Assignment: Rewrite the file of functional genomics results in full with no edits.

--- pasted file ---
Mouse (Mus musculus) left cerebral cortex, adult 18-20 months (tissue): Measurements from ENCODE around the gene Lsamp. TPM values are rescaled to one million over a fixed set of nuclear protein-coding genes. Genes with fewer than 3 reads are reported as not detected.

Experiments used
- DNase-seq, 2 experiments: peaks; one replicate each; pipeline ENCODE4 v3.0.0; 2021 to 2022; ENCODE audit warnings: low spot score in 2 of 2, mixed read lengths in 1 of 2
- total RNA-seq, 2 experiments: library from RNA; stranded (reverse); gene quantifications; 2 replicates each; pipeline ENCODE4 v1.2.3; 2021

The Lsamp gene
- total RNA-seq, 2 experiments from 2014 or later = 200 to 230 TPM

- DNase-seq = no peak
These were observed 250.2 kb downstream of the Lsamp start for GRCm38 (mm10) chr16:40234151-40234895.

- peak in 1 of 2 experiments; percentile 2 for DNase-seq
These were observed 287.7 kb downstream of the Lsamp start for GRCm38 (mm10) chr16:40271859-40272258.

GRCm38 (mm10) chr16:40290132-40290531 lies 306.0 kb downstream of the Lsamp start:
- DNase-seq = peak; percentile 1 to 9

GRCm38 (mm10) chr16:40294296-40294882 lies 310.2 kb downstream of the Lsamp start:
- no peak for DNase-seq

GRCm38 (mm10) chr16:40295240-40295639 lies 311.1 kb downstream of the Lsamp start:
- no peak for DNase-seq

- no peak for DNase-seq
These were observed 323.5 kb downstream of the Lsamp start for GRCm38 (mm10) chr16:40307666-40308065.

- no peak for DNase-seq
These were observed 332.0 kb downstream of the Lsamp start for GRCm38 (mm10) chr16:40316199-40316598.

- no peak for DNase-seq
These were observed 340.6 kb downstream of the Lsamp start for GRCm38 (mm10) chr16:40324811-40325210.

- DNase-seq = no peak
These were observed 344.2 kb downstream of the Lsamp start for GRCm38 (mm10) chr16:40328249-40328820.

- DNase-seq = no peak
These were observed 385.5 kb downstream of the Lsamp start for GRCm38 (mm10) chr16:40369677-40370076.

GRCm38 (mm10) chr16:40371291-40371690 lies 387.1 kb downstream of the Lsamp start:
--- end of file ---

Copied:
Mouse (Mus musculus) left cerebral cortex, adult 18-20 months (tissue): Measurements from ENCODE around the gene Lsamp. TPM values are rescaled to one million over a fixed set of nuclear protein-coding genes. Genes with fewer than 3 reads are reported as not detected.

Experiments used
- DNase-seq, 2 experiments: peaks; one replicate each; pipeline ENCODE4 v3.0.0; 2021 to 2022; ENCODE audit warnings: low spot score in 2 of 2, mixed read lengths in 1 of 2
- total RNA-seq, 2 experiments: library from RNA; stranded (reverse); gene quantifications; 2 replicates each; pipeline ENCODE4 v1.2.3; 2021

The Lsamp gene
- total RNA-seq, 2 experiments from 2014 or later = 200 to 230 TPM

- DNase-seq = no peak
These were observed 250.2 kb downstream of the Lsamp start for GRCm38 (mm10) chr16:40234151-40234895.

- peak in 1 of 2 experiments; percentile 2 for DNase-seq
These were observed 287.7 kb downstream of the Lsamp start for GRCm38 (mm10) chr16:40271859-40272258.

GRCm38 (mm10) chr16:40290132-40290531 lies 306.0 kb downstream of the Lsamp start:
- DNase-seq = peak; percentile 1 to 9

GRCm38 (mm10) chr16:40294296-40294882 lies 310.2 kb downstream of the Lsamp start:
- no peak for DNase-seq

GRCm38 (mm10) chr16:40295240-40295639 lies 311.1 kb downstream of the Lsamp start:
- no peak for DNase-seq

- no peak for DNase-seq
These were observed 323.5 kb downstream of the Lsamp start for GRCm38 (mm10) chr16:40307666-40308065.

- no peak for DNase-seq
These were observed 332.0 kb downstream of the Lsamp start for GRCm38 (mm10) chr16:40316199-40316598.

- no peak for DNase-seq
These were observed 340.6 kb downstream of the Lsamp start for GRCm38 (mm10) chr16:40324811-40325210.

- DNase-seq = no peak
These were observed 344.2 kb downstream of the Lsamp start for GRCm38 (mm10) chr16:40328249-40328820.

- DNase-seq = no peak
These were observed 385.5 kb downstream of the Lsamp start for GRCm38 (mm10) chr16:40369677-40370076.

GRCm38 (mm10) chr16:40371291-40371690 lies 387.1 kb downstream of the Lsamp start: